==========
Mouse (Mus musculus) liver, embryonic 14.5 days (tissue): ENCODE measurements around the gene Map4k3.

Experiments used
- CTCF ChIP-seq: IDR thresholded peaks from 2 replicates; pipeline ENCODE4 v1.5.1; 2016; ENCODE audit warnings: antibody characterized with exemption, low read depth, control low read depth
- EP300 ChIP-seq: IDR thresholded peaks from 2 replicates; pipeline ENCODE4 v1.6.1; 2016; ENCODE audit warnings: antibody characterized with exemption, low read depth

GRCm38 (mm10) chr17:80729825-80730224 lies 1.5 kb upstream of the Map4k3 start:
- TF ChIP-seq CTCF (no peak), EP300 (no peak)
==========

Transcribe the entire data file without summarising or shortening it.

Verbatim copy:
Mouse (Mus musculus) liver, embryonic 14.5 days (tissue): ENCODE measurements around the gene Map4k3.

Experiments used
- CTCF ChIP-seq: IDR thresholded peaks from 2 replicates; pipeline ENCODE4 v1.5.1; 2016; ENCODE audit warnings: antibody characterized with exemption, low read depth, control low read depth
- EP300 ChIP-seq: IDR thresholded peaks from 2 replicates; pipeline ENCODE4 v1.6.1; 2016; ENCODE audit warnings: antibody characterized with exemption, low read depth

GRCm38 (mm10) chr17:80729825-80730224 lies 1.5 kb upstream of the Map4k3 start:
- TF ChIP-seq CTCF (no peak), EP300 (no peak)